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Strousburg student volunteers at orphanage in Tanzania

Emily“I wanted to see what other parts of the world were like,” says Emily Hassinger (20) about her decision to volunteer abroad in Tanzania. “I spent much of my life volunteering in small ways so I was ready for something different.”

Emily is currently working on her bachelor`s degree in hospitality management with a minor in dance at East Strousburg University. She arrived in Arusha, Tanzania in mid-August to begin a three month Care placement at an orphanage coordinated by Projects Abroad, a global volunteering organization with various projects all over the world.

“With approximately 60 children directly under the Emily orphanage`s care, there are always jobs that volunteers can help with ranging from childcare, small teaching projects and building projects and just general upkeep of the orphanage. There is always something to do.”

Monday through Friday from 8am to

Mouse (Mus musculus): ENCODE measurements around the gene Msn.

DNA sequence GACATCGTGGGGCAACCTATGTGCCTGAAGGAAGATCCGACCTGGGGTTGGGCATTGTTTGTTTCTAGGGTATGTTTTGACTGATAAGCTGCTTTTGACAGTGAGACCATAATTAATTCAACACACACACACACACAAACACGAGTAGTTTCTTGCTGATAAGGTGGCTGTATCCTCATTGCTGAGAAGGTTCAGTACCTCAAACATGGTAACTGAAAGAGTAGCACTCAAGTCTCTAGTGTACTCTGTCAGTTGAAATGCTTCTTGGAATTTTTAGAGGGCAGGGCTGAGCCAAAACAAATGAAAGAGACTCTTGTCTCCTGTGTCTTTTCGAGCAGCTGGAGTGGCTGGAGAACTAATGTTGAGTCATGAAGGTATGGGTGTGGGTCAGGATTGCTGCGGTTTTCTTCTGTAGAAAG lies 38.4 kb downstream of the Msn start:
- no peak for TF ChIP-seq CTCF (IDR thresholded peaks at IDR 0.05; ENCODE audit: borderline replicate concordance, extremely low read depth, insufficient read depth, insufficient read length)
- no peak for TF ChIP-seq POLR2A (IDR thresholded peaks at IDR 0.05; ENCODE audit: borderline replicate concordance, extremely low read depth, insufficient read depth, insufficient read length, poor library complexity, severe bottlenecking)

1pm, Emily taught math and English and
helped with tasks such as sorting and taking inventory, escorting the children to doctor and dental appointments, helping with homework and preparing them for bed. She lived in a volunteer house across the street from the orphanage with other volunteers.

Emily was able to incorporate her dance minor into the project by leading dance classes once a week, a feat that proved to be a challenge (due to language barriers) but rewarding in the end.

Emily“From my classes alone, the two girls I taught improved tremendously over three months. As for the other kids, I just always had the opportunity to help them when they needed it and even though small, I feel like I made a difference.”

Emily plans to fundraise money at home on behalf of the orphanage and hopefully return to Tanzania in the spring of 2015 to see the children again.

“I learned the importance of my presence to the kids. I also learned a lot about being the `parent` the kids needed along with being a `friend’. The hard part was being able to find the balance. What I’m studying doesn’t have anything to do with my work in Tanzania, but I can see it helping when I decide to have a family of my own.”

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